Maintained - measured and improved
For clarity, a Business Process is NOT:
… a description of how something is done. This is the purpose of guides, procedures or user instructions. However, standardising, streamlining and simplifying working practices, those tasks which underpin your business process, is crucial. See ‘Good Quality’.
… an explanation of why something is done. Business processes have an objective and each activity a purpose - justified in terms of value add. However, ‘why’ is not part of business process, it is added to ‘what’, ‘when’ and ‘how’ to become training for ‘who’.
… a series of screens or actions taken within an application or similar technology. Confusingly, these are also commonly referred to as ‘process’ but are in fact workflows showing steps taken at the lowest ‘how to’ level. Most often used to assist technology design or drive automation.
There’s one other point about business process, I should mention while I am at it.
For all the good stuff they bring to the party (and they do), none of those many business process tools, methodologies, frameworks, concepts or systems will write your business process for you. Only you can do that. Only you know how your business works or, rather, how you need it to work.
Check the end of this article to find out how Vendira can help with the inevitable, dreaded ‘blank sheet of paper’ moment. You don’t have to face this alone.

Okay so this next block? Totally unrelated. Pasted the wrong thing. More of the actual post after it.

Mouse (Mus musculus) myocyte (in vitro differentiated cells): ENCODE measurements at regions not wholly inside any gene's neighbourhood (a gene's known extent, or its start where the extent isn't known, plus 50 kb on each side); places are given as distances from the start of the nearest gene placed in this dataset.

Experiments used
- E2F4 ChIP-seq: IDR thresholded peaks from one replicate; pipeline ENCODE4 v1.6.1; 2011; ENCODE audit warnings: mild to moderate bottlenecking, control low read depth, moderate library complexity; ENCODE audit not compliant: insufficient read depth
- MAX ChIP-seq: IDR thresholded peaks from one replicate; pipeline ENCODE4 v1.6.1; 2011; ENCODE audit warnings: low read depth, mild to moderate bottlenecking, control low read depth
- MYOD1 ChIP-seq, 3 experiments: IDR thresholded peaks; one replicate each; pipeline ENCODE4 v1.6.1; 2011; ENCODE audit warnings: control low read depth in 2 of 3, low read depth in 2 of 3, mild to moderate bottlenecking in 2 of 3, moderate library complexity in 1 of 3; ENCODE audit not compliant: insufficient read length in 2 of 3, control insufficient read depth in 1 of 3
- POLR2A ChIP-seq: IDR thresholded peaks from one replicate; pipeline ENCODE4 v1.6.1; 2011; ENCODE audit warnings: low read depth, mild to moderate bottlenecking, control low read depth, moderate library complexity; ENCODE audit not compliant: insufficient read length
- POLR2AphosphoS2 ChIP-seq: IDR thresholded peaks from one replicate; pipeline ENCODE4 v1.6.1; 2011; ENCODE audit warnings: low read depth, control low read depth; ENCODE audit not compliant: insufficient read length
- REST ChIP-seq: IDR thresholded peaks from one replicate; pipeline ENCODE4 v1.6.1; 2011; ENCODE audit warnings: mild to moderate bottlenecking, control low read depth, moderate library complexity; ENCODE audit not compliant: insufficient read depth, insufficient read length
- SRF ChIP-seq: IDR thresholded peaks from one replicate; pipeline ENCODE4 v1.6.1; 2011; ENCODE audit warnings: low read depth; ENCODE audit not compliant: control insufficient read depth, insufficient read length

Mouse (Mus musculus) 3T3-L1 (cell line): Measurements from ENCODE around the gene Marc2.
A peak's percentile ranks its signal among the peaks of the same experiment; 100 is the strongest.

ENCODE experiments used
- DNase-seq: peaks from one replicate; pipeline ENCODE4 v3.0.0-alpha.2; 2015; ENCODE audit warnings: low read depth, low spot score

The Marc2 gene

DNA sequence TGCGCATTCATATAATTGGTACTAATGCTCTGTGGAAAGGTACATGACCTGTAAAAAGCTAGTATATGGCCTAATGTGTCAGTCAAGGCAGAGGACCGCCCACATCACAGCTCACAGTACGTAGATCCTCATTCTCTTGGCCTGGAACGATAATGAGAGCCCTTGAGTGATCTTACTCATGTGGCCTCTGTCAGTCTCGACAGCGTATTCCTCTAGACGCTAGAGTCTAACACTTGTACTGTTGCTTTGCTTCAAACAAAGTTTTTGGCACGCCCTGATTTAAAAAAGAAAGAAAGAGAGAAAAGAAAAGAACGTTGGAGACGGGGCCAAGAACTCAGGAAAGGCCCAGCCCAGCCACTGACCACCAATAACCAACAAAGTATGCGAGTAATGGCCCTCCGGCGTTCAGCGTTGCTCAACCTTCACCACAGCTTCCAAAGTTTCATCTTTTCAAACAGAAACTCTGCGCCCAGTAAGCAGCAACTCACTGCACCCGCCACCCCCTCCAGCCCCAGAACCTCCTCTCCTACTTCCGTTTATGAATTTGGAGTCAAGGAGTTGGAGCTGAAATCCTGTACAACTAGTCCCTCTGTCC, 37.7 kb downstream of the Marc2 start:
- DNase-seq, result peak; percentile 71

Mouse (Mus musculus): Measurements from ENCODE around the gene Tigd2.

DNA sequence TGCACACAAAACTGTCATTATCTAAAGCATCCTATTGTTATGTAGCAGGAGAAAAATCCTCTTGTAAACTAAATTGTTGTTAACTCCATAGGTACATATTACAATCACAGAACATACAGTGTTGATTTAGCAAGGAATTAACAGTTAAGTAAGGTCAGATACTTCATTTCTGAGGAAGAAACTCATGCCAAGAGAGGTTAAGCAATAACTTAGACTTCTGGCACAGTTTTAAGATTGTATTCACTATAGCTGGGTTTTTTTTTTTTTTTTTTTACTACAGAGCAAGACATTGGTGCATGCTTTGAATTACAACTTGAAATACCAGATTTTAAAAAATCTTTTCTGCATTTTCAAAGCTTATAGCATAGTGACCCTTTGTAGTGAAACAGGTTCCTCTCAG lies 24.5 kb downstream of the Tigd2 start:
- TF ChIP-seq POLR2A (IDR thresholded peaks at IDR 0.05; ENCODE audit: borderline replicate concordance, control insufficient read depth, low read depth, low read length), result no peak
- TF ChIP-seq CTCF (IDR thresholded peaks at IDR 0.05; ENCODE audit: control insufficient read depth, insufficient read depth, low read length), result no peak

In business process terms, ‘good quality’ is all about being effective and efficient.
Effective = doing the right things – the things that really add value
Efficient = doing things right – first time, every time
Make it easy.
A thoroughly considered business process will identify the ‘right thing’ simply and clearly, at the point it needs to be done. So, how do you help make it easy to execute, to do them right - first time, every time?
You will need to delve into the ‘how to’ of your process and examine the tasks that underpin the key activities. Standardise, streamline and simplify such things as templates, inputs and outputs etc. This is a basic must-do. No one wants their ‘creativity’ to be stifled, but equally no one wants to re-invent the wheel every time they send an email.
Similarly, truly determining what can, as well as what should, be done, is also key. Does each activity provide maximum value add – for everyone? It will mean looking beyond simply achieving the basic goal(s) of each activity.
This is where you really start to reap the benefit of a complete, cohesive and cross-functional business process.
For example, what can be done up front, say in the definition and design of a managed service product, that will smooth the path for people further on? Consider how you might increase the effectiveness and efficiency of those who are to quote, sell and bill the product. Make it easy. Identify and determine any specific or unique requirements such as rate cards, SKU to billing etc., before they are called upon to do it. Make this a standard output of an earlier process activity.